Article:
After law school, students are expected to be able to communicate complex legal principles clearly, and to non-lawyers, using a variety of new technologies.
When you think of law school assessments, your first thoughts are probably of high-pressure exams or research essays – not a children’s book. However, that’s exactly what fifth-year Bachelor of Asian Studies/Laws (Hons) student Caitlin O’Brien created for Selected Topics in Australian-United States Comparative Laws (LAWS4257).
The course, jointly taught by academics from The Australian National University (ANU) and the University of Alabama Law School, has a different topic every year. In 2019, Associate Professor Heather Roberts and Professor Heather Elliott taught Comparative Supreme Courts.
In the winter 2019 course at ANU, Dr Roberts, an expert of High Court of Australia history and biography, encouraged students to think creatively about how they could communicate their research findings to non-legal audiences through non-traditional assessment formats.
“I wanted to ensure that in Comparative Supreme Courts students could express their individual voices. Law school frequently assesses student achievement through formative essays and high-stakes problem-solving exams. Writing of this kind is a vital skill, but not the only skill for real lawyers, let alone for those who choose to utilise their law degree outside of legal practice,” says Dr Roberts.
“After law school, students are expected to be able to communicate complex legal principles clearly, and to non-lawyers, using a variety of new technologies. I saw this course as providing an opportunity for students to develop these skills.”
Students in Comparative Supreme Courts rose to this challenge. An online display and a physical exhibition will be held to showcase their work, which includes magazines, podcasts, childrens’ books and websites for their final assessment.
Caitlin authored and illustrated a picture book for children exploring comparative judicial systems.
Suki’s Day in Court, which will be on display later this year, tells the story of a young girl who, with the help of Lady Justice, learns about cases in Australia and the US including the 1992 Mabo decision and the Stolen Generation.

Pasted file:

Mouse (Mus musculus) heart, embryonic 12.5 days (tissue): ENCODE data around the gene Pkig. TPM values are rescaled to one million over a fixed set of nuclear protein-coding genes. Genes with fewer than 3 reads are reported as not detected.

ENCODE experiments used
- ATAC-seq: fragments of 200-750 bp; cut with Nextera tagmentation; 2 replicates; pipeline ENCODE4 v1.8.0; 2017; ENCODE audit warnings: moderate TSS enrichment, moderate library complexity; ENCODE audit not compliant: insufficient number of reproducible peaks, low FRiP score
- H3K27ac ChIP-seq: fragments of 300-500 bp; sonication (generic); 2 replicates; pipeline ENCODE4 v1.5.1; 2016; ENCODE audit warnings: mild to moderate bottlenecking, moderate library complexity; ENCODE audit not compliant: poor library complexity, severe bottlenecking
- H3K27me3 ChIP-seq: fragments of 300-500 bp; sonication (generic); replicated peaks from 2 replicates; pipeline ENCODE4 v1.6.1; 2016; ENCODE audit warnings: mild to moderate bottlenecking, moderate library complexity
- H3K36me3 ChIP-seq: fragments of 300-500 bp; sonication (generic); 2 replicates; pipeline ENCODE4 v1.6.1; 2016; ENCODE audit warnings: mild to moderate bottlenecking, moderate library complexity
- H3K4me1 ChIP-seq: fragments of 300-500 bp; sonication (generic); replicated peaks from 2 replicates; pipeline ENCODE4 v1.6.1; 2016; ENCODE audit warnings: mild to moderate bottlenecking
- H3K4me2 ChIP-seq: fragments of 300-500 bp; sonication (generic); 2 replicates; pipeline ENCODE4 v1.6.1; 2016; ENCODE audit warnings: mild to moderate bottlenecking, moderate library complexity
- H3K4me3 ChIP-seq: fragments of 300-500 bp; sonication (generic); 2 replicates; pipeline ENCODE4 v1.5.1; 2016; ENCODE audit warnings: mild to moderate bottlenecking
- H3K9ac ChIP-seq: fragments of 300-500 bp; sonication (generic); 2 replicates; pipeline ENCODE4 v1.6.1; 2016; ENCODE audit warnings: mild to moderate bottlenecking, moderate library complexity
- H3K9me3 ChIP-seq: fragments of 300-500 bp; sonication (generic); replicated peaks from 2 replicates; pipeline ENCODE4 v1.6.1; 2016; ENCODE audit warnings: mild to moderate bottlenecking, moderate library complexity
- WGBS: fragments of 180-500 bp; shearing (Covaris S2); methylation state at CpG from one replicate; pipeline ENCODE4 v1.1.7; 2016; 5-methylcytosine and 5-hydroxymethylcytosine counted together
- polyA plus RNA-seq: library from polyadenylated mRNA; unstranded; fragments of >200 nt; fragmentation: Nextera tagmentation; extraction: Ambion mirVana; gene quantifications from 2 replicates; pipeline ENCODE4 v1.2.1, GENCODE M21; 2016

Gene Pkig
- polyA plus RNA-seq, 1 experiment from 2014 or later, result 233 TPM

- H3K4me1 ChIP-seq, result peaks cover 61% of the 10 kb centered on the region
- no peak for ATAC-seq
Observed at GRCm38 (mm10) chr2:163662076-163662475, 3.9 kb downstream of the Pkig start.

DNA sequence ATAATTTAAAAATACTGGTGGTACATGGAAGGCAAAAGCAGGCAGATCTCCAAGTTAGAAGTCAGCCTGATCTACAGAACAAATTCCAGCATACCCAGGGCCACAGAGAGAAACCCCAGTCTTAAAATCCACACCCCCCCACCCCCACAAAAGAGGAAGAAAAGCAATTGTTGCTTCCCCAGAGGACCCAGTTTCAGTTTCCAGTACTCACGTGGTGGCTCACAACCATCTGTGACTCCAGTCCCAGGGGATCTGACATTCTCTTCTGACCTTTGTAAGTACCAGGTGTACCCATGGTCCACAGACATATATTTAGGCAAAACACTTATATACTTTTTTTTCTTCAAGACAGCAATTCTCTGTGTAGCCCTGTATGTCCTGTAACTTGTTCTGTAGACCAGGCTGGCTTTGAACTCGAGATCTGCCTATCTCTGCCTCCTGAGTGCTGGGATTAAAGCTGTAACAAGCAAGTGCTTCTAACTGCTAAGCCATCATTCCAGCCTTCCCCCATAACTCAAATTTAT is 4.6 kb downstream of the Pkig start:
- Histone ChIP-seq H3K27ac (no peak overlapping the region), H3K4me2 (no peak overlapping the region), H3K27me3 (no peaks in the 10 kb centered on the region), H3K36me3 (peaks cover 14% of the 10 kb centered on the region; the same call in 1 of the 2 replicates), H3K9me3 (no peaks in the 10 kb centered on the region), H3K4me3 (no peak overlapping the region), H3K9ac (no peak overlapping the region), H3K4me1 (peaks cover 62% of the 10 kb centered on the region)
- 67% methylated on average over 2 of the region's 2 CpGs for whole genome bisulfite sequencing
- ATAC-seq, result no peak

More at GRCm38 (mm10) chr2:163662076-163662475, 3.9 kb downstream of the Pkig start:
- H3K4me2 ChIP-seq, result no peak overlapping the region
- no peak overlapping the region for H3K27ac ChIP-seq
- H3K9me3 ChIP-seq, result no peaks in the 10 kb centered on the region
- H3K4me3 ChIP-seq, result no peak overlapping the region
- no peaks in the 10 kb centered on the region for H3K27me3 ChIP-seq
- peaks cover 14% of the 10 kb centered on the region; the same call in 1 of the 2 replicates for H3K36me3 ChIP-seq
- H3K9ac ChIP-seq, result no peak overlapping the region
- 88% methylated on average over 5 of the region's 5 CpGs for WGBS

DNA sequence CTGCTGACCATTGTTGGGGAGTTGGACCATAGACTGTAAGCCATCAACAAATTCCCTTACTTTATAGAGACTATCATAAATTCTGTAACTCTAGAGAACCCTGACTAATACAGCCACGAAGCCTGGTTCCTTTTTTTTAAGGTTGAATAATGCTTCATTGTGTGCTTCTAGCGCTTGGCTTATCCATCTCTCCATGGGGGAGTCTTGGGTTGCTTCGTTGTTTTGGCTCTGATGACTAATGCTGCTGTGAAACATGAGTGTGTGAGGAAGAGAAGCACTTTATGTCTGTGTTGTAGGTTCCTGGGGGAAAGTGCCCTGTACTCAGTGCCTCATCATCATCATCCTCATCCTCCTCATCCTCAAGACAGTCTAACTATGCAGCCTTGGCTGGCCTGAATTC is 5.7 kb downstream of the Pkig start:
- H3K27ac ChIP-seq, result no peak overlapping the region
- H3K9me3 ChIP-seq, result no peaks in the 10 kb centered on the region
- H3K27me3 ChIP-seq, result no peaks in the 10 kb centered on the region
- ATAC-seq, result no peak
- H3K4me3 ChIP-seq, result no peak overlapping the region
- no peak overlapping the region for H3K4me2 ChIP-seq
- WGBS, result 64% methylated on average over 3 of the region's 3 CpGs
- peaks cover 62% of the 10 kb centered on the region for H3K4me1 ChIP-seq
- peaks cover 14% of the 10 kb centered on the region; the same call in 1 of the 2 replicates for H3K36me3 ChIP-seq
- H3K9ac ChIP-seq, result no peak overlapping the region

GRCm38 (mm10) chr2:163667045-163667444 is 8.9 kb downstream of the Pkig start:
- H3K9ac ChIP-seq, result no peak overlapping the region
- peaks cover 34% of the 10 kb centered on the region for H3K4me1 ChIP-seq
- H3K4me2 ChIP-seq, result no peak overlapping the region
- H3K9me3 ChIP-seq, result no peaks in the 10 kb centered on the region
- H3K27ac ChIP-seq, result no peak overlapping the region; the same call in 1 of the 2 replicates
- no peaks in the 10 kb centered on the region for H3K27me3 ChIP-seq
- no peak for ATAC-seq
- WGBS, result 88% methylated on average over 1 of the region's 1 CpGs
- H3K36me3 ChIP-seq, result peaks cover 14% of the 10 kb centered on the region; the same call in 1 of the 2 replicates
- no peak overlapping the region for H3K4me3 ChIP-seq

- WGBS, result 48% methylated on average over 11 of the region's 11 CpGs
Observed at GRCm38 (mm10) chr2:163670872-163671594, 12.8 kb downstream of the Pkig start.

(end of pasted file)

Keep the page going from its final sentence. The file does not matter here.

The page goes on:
A page from Suki's Day in Court, authored and illustrated by Caitlin O'Brien.
“I have always been passionate about education; that is, what we grew up learning about and considering as paramount importance,” says Caitlin, who recently returned to Australia after her study exchange in Indonesia was cut short by COVID-19.
Caitlin was attracted to the course by its “flexibility to be creative” and the opportunity to build relationships with accomplished lecturers.
The idea of writing a children’s book on the topic of comparative law appealed to Caitlin, whose parents are both teachers. Given the target readership of her picture book, it’s also no surprise that Caitlin is passionate about incorporating social and legal studies in primary education to introduce children to courts and principles of justice at an early age.
“I would love nothing more in my lifetime than to see this curriculum introduced, particularly into primary schools,” says Caitlin, who included a curriculum proposal as part of her assessment.
“We can introduce this into something as seemingly obscure as the education system and, in particular, primary school education, which is currently non-existent,” said Caitlin.
As Caitlin reflects on her time she admits that it was “difficult and definitely challenging” balancing this assessment on top of four other law courses, but she could see the value in it and took every opportunity to make the most of the experience.
“You have these experts at the tip of your fingers and if you haven’t done the work, questions won’t come to you until much later on, when maybe those opportunities have already passed, read as much as you can,” she said.
When asked about advice for students considering Comparative Supreme Courts, Caitlin offered an enthusiastic endorsement.
“Do it, just do it,” she says. “You definitely won’t regret it. The individualised access you have to some of the best scholars at ANU is just unbelievable.”